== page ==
Using the procedure described in this example and determining the pressure-pain threshold ratio at periods from V2 to 48 hours following the administration of 200 mg./kg. orally the following results were obtained.
TABLE VII [Ratio of treated/control pressure-pain threshold] Treatment (200 mgJkg. orally) 3-(4-biphenyl- Hours after PhenylbutacarbqnyD-prd treatment Aspirin zone promo acid Analgesic Action 1 (Duration) in the Inflamed (Brewers yeast) Rat Paw.
The prolonged activity of the present compounds over aspirin and phenylbutazone is shown in the above Table VII.
EXAMPLE Preparation of 50 mg. tablets Per tablet, g.: or 10,000 tablets, g.
0.050 3-(4-biphenylcarbonyl)propionic acid 500 0.080 Lactose 800 0.010 Corn starch (for mix) 100 0.010 Corn starch (for paste) 75 .002 Magnesium stearate (1%) The active ingredient, lactose and corn starch (for mix) are blended together. The corn starch (for paste) is sus- 1 Analgesia is considered to be present when the T/C ratio 1.5. There were at least 8 rats tested for each time period.
EXAMPLE 11 Preparation of oral syrup Active ingredient: Amount 3-(4-biphenylcarbonyl) propionic acid mg 500 Distilled water, q.s. ad mg.
The sorbitol solution is added to 40 ml. of distilled water and the active ingredient is suspended therein. The saccharin, sodium benzoate, flavor and dry are added and dissolved in the above solution. The volume is adjusted to 100 ml. with distilled water. Each ml. of syrup contains 5 mg. of drug.
Other ingredients may replace those listed in the above formulation. For example, a suspending agent such as bentonite mgma, tragacanth, carboxymethylcellulose or methylcellulose may be used. Phosphates, citrates or tartrates may be added as buffers. Preservatives may include the parabens, sorbic acid and the like and other flavors and dyes may be used in place of those listed above.
EXAMPLE 12 Preparation of parenteral solution In a solution of 700 ml. of propylene glycol and 200 ml. of water for injection is dissolved 20.0 g. of 3-(4- biphenylcarbonyl) propionic acid with stirring. After dissolution is complete, a solution of 5 g. of 2-aminoethanol in 20 ml. of water for injection is then added to the formulation. The pH of this solution is then adjusted to 5.5 with hydrochloric acid and the volume is made up to 1000 ml. with distilled water. The formulation is filtered through a 0.22 micron sterilizing filter, filled into 5.0 ml. ampoules each containing 2.0 ml. (representing 40 mg. of drug) and sealed under nitrogen.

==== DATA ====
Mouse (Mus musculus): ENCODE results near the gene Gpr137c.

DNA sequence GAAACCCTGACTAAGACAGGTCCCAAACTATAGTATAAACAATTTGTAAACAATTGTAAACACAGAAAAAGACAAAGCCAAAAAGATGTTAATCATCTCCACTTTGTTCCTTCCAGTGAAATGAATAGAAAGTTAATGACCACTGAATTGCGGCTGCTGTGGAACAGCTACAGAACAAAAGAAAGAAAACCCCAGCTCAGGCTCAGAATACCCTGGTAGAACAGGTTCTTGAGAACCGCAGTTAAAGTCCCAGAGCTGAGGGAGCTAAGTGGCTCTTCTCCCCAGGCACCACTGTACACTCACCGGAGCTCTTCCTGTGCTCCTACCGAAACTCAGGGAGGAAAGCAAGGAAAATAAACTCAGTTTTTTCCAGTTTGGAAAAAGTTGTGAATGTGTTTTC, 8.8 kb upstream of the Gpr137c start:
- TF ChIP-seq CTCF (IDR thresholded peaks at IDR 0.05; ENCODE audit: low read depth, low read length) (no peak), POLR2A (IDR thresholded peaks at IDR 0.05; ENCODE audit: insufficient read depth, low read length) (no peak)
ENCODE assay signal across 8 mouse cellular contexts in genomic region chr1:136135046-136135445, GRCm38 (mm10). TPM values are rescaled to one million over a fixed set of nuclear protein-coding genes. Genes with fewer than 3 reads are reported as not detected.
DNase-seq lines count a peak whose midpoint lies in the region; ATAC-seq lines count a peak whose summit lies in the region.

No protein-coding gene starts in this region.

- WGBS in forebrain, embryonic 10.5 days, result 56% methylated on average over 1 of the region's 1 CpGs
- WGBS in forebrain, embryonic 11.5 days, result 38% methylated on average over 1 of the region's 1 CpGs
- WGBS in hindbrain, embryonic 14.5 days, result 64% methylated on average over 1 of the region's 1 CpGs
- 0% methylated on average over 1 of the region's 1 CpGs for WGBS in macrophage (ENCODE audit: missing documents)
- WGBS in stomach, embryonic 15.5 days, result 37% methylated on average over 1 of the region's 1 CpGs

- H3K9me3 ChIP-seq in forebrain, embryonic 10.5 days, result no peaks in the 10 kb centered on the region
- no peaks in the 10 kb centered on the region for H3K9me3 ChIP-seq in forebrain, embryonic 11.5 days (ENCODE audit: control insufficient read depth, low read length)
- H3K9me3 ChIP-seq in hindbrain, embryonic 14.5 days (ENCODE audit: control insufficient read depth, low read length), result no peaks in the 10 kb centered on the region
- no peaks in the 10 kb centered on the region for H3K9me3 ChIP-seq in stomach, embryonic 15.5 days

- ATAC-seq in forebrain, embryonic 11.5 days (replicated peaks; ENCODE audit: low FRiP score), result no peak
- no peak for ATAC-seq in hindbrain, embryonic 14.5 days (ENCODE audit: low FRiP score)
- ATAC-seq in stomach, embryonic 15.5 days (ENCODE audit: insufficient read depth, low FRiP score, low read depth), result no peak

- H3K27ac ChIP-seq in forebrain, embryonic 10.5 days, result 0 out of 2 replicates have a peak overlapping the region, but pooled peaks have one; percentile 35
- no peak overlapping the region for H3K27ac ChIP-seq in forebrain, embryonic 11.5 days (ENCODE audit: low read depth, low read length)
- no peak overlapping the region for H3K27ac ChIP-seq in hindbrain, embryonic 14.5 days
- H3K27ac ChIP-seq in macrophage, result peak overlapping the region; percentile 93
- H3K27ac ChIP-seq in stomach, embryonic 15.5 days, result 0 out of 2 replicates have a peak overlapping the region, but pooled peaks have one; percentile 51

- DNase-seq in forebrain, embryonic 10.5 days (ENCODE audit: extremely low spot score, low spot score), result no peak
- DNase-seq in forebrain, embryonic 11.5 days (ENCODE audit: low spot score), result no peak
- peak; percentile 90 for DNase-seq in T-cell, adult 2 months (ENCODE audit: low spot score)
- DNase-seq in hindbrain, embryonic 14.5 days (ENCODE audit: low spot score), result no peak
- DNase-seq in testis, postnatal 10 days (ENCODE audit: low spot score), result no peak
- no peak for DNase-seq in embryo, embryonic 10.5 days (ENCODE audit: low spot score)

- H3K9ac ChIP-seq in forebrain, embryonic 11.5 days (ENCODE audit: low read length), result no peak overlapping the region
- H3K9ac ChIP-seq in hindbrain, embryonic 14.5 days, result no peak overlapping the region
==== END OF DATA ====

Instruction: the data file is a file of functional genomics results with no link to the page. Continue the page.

9 What is claimed is: 1. A method of meliorating inflammation and pain in a warm-blooded animal which comprises administering internally to said warm-blooded animal an amount efiective as an anti-inflammatory and anti-pain agent of a phcnylbenzoylpropionic acid compound of the formula:
--o-cmcmc-on or a pharmaceutically acceptable salt thereof in association with a pharmaceutically acceptable carrier.
2. A method in accordance with claim 1, in which the daily dosage of phenylbenzoyl propionic acid is from about 5 to 250 milligrams per kilogram of body weight of the warm-blooded animal.
3. A method of alleviating pain in a warm-blooded animal which comprises administering internally to said warm-blooded animal an amount effective as an anti-pain agent of 3-(4-biphenylcarbonyl)propionic acid or a pharmaceutically acceptable salt thereof in association with a pharmaceutically acceptable carrier.
References Cited FOREIGN PATENTS 881,544 9/1971 Canada.
56 2/ 1965 Eire.
OTHER REFERENCES J. Am. Chem. Soc., 68, pp. 2487-2488 (1946). J. Am. Chem. Soc., 58, pp. 1738-1741 (1936). J. Chem. Soc., p. 1030 (1940).
J. Chem. Soc., pp. 266-268 (1939).
STANLEY I. FRIEDMAN, Primary Examiner UNITED STATES PATENT OFFICE CERTIFICATE OF CORRECTION Patent 178 5701 Dated January 8, 1 a
- Andrew Stephen Tomcufcik, Ralph Grassing Child Inventor s andAdolph Edward Sloboda It is certified thaterror appears in 'the above-identified patent and that said'Letters Patent are hereby corrected as shown below:
Column 3, Table I in the title, please change "deema" to read edema Column 5, Table III, line 22 under heading "Body temp., c." please change "59.3" to read 58.3
Signed and sealed this 23rd da of April 19m.
EDWARD M.FLETCHER,JR. G. MARSHALL DANN Attesting Officer Commissioner of Patents EQRM q-goso (10-69) usco -oe nova-pea L!.S. GQVERNMENT PRINTING OF FICE: !I l9 9-366-334